Audi e-tron Sportback range, battery & charging
The Audi e-tron doesn’t have the longest pure-electric range in its class, but its ability to rapid charge at 150kW makes it an easy car to live with
|Range||Battery size||Wallbox charge time||Rapid charge time|
|237-241 miles||95kWh||13hrs 45mins (0-100%, 7.4kW)||30 minutes (10-80%, 150kW)|
You’re unlikely to get near the e-tron’s claimed range numbers, apart from in near-perfect conditions. On the motorway, the e-tron Sportback hunkers down automatically to improve aerodynamics – but there’s no avoiding the fact that at around 2,500kg, it’s a heavy car. We’d wager 200-210 miles on a charge is more realistic from the 55 quattro model in normal driving – perhaps slightly more if you spend most of your time in stop-start traffic.
Audi e-tron Sportback range
Audi claims its e-tron Sportback will do 241 miles on a single charge – providing you avoid the very biggest 22-inch wheels fitted to the flagship Vorsprung version. These models suffer slightly, with predicted range dropping slightly to just 237 miles.
However, in all likelihood, you can expect a figure closer to 200 miles in normal driving – or perhaps 220 miles if you make the most of the e-tron’s clever regenerative braking system. Still, that shouldn’t be an issue for most drivers, especially if you plan to utilise the car’s reliable rapid-charge capabilities.
As the 55 quattro and e-tron S model have the same 95kWh battery and identical charging speed, their top-up times are indistinguishable: nearly 14 hours to 100% from a 7.4kW power source, or just under nine hours if you’ve access to an 11kW three-phase wallbox. Its maximum charging speed is 150kW, allowing for an 80% top-up in just under half an hour at a public rapid charge point.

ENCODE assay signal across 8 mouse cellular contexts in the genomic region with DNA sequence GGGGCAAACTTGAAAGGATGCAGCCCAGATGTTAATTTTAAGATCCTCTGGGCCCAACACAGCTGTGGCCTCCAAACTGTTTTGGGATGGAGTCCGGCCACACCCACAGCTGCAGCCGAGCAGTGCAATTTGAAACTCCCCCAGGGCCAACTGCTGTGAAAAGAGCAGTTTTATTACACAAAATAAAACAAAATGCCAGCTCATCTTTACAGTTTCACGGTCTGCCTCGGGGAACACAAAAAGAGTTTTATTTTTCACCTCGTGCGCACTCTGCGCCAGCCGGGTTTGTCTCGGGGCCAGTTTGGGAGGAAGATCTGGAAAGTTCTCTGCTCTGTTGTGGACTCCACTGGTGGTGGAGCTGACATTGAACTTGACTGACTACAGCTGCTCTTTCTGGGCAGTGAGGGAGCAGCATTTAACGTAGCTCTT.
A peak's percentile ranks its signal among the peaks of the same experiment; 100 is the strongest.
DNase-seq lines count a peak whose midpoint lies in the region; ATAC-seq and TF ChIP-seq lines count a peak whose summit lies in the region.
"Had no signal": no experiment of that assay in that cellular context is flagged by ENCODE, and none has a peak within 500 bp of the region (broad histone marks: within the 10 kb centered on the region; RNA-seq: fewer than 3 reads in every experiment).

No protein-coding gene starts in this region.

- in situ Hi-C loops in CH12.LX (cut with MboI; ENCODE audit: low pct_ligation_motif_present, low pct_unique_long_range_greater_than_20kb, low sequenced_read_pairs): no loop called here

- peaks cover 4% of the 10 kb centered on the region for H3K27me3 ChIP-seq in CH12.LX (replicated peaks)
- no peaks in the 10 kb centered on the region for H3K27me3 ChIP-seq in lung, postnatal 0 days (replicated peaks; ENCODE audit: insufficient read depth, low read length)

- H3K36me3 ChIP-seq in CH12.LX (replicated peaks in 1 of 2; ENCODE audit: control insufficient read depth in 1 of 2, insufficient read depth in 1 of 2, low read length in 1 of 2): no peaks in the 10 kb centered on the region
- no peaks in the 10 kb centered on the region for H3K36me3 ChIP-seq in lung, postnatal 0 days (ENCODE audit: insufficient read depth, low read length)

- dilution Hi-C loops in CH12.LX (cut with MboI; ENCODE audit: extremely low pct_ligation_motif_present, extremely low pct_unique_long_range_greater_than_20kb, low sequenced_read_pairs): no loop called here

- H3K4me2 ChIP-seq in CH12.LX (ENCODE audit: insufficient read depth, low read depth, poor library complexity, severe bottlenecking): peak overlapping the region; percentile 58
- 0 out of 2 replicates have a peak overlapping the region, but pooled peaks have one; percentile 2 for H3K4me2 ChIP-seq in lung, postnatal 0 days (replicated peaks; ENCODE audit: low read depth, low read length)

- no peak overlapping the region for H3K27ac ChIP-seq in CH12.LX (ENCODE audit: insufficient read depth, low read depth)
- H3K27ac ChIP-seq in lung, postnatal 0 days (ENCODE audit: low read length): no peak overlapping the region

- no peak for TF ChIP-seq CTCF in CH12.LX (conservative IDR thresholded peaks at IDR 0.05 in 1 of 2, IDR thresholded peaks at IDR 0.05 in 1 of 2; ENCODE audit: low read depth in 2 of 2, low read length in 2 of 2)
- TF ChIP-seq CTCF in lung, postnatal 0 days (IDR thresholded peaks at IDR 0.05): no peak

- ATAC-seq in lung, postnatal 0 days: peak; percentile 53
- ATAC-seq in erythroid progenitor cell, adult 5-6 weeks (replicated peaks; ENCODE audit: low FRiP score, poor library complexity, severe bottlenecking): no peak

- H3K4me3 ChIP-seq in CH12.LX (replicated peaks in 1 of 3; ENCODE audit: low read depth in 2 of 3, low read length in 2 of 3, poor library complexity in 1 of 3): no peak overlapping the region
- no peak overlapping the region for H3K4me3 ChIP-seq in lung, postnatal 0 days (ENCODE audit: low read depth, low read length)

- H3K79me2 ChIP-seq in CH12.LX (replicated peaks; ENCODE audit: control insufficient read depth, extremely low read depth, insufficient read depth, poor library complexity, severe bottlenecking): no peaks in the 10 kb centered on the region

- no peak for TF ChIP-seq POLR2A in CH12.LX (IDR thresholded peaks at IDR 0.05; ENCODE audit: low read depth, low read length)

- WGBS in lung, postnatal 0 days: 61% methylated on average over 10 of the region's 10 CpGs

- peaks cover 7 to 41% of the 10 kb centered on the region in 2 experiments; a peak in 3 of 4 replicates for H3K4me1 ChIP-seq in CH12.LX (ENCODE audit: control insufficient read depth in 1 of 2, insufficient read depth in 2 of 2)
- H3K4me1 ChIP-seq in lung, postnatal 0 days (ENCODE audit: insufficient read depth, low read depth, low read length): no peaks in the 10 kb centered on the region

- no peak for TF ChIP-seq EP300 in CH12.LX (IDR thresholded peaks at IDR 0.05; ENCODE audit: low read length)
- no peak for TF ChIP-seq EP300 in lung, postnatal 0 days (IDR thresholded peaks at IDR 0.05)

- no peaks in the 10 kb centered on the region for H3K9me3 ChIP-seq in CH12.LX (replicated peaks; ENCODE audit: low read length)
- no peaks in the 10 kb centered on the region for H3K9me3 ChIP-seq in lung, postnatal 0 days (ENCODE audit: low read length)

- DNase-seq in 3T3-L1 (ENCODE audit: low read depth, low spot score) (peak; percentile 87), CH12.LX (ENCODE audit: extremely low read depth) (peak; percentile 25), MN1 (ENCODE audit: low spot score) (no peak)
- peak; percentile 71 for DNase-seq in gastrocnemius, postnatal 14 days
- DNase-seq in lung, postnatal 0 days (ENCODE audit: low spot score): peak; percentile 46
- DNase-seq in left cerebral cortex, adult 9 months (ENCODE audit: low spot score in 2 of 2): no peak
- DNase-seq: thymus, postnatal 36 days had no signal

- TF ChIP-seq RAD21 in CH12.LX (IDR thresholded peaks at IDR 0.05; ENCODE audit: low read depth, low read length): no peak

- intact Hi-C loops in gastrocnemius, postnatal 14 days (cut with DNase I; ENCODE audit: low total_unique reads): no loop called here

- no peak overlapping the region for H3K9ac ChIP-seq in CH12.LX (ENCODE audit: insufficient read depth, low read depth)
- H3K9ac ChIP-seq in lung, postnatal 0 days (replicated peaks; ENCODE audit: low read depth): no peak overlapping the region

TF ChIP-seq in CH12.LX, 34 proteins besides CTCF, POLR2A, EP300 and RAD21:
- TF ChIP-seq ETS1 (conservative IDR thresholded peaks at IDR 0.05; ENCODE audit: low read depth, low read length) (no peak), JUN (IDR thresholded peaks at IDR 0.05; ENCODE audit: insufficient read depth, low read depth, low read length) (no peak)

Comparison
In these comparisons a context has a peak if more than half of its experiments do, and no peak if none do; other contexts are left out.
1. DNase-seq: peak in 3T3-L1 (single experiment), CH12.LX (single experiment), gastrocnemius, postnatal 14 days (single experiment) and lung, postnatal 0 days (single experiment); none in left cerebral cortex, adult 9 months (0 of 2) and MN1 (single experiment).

Audi says every e-tron has 22 litres of coolant, flowing through 40 metres of cooling lines across four coolant circuits. This, the maker claims, makes its charging system more efficient, allowing the car to maintain higher charging speeds than its main competitors. It works, too: we saw the e-tron hold its 150kW maximum from 45-80% when hooked up to one of BP Chargemaster’s rapid charge points, allowing us to comfortably achieve Audi’s claims of an 80% charge in 30 minutes.
In This Review
- 1VerdictThe Audi e-tron electric SUV now has a coupe-style 'Sportback' variant – but is it worth paying more for?
- 2Range, battery & charging - currently readingThe Audi e-tron doesn’t have the longest pure-electric range in its class, but its ability to rapid charge at 150kW makes it an easy car to live with
- 3Running costsCharging at home is cheapest, but many e-tron buyers will want to make use of the car’s 150kW charging, which will cost you
- 4Electric motor, drive & performanceThe Audi e-tron Sportback feels like a heavy and cumbersome car to drive; relaxing, but not that much fun
- 5Interior & comfortIt’s hard to find fault with the e-tron Sportback’s cabin – it feels beautifully built and there’s loads of tech on offer
- 6Practicality & boot spaceThe Sportback is a big car, which means the compromises you’ll have to make for that cool sloping roofline are minimal
- 7Reliability & safetyThe e-tron has been around for a couple of years, so the parts fitted to this Sportback model should be reliable